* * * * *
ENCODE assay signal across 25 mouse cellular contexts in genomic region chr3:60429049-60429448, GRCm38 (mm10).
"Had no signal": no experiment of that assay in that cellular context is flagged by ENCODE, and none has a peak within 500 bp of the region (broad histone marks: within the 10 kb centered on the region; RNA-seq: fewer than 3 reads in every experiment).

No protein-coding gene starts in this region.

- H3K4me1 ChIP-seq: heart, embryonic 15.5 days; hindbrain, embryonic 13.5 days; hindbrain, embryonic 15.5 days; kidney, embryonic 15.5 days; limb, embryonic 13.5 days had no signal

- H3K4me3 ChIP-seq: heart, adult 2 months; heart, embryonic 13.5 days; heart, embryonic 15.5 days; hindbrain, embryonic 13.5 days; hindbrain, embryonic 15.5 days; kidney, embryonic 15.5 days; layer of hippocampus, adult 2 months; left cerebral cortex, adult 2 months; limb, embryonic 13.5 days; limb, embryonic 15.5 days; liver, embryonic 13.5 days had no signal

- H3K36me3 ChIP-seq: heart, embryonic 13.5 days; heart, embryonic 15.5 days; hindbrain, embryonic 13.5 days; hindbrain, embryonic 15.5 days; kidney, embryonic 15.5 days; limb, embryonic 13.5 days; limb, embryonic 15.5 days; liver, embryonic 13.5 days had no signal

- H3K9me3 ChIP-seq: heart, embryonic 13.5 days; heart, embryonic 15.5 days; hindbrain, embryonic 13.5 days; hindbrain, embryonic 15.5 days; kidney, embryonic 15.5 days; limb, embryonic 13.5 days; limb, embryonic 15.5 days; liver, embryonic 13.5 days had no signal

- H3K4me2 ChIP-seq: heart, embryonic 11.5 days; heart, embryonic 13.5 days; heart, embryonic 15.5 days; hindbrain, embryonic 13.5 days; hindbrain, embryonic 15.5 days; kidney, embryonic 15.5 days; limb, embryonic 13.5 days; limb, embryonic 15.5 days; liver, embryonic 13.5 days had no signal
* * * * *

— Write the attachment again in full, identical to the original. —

ENCODE assay signal across 25 mouse cellular contexts in genomic region chr3:60429049-60429448, GRCm38 (mm10).
"Had no signal": no experiment of that assay in that cellular context is flagged by ENCODE, and none has a peak within 500 bp of the region (broad histone marks: within the 10 kb centered on the region; RNA-seq: fewer than 3 reads in every experiment).

No protein-coding gene starts in this region.

- H3K4me1 ChIP-seq: heart, embryonic 15.5 days; hindbrain, embryonic 13.5 days; hindbrain, embryonic 15.5 days; kidney, embryonic 15.5 days; limb, embryonic 13.5 days had no signal

- H3K4me3 ChIP-seq: heart, adult 2 months; heart, embryonic 13.5 days; heart, embryonic 15.5 days; hindbrain, embryonic 13.5 days; hindbrain, embryonic 15.5 days; kidney, embryonic 15.5 days; layer of hippocampus, adult 2 months; left cerebral cortex, adult 2 months; limb, embryonic 13.5 days; limb, embryonic 15.5 days; liver, embryonic 13.5 days had no signal

- H3K36me3 ChIP-seq: heart, embryonic 13.5 days; heart, embryonic 15.5 days; hindbrain, embryonic 13.5 days; hindbrain, embryonic 15.5 days; kidney, embryonic 15.5 days; limb, embryonic 13.5 days; limb, embryonic 15.5 days; liver, embryonic 13.5 days had no signal

- H3K9me3 ChIP-seq: heart, embryonic 13.5 days; heart, embryonic 15.5 days; hindbrain, embryonic 13.5 days; hindbrain, embryonic 15.5 days; kidney, embryonic 15.5 days; limb, embryonic 13.5 days; limb, embryonic 15.5 days; liver, embryonic 13.5 days had no signal

- H3K4me2 ChIP-seq: heart, embryonic 11.5 days; heart, embryonic 13.5 days; heart, embryonic 15.5 days; hindbrain, embryonic 13.5 days; hindbrain, embryonic 15.5 days; kidney, embryonic 15.5 days; limb, embryonic 13.5 days; limb, embryonic 15.5 days; liver, embryonic 13.5 days had no signal